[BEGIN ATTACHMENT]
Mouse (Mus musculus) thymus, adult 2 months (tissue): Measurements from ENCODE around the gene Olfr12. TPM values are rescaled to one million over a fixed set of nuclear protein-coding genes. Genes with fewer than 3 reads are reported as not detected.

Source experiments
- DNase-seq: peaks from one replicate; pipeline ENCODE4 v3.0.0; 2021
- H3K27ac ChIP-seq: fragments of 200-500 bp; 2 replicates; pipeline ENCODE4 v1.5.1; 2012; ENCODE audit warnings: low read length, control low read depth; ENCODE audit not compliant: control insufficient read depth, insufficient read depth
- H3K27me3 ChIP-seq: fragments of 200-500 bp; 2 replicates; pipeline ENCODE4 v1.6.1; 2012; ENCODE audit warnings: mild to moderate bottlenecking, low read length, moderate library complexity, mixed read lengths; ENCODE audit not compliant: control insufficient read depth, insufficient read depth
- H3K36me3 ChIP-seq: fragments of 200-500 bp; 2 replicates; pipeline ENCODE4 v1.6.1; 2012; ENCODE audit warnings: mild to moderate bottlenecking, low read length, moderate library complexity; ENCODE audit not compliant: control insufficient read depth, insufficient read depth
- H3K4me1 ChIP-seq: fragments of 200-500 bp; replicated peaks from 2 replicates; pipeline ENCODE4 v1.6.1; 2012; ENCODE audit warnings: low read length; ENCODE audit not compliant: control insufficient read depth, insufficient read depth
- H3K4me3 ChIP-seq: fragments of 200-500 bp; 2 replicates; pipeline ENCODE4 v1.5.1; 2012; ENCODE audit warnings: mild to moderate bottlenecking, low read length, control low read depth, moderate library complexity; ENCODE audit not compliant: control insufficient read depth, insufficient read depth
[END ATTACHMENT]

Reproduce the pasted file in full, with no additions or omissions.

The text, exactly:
Mouse (Mus musculus) thymus, adult 2 months (tissue): Measurements from ENCODE around the gene Olfr12. TPM values are rescaled to one million over a fixed set of nuclear protein-coding genes. Genes with fewer than 3 reads are reported as not detected.

Source experiments
- DNase-seq: peaks from one replicate; pipeline ENCODE4 v3.0.0; 2021
- H3K27ac ChIP-seq: fragments of 200-500 bp; 2 replicates; pipeline ENCODE4 v1.5.1; 2012; ENCODE audit warnings: low read length, control low read depth; ENCODE audit not compliant: control insufficient read depth, insufficient read depth
- H3K27me3 ChIP-seq: fragments of 200-500 bp; 2 replicates; pipeline ENCODE4 v1.6.1; 2012; ENCODE audit warnings: mild to moderate bottlenecking, low read length, moderate library complexity, mixed read lengths; ENCODE audit not compliant: control insufficient read depth, insufficient read depth
- H3K36me3 ChIP-seq: fragments of 200-500 bp; 2 replicates; pipeline ENCODE4 v1.6.1; 2012; ENCODE audit warnings: mild to moderate bottlenecking, low read length, moderate library complexity; ENCODE audit not compliant: control insufficient read depth, insufficient read depth
- H3K4me1 ChIP-seq: fragments of 200-500 bp; replicated peaks from 2 replicates; pipeline ENCODE4 v1.6.1; 2012; ENCODE audit warnings: low read length; ENCODE audit not compliant: control insufficient read depth, insufficient read depth
- H3K4me3 ChIP-seq: fragments of 200-500 bp; 2 replicates; pipeline ENCODE4 v1.5.1; 2012; ENCODE audit warnings: mild to moderate bottlenecking, low read length, control low read depth, moderate library complexity; ENCODE audit not compliant: control insufficient read depth, insufficient read depth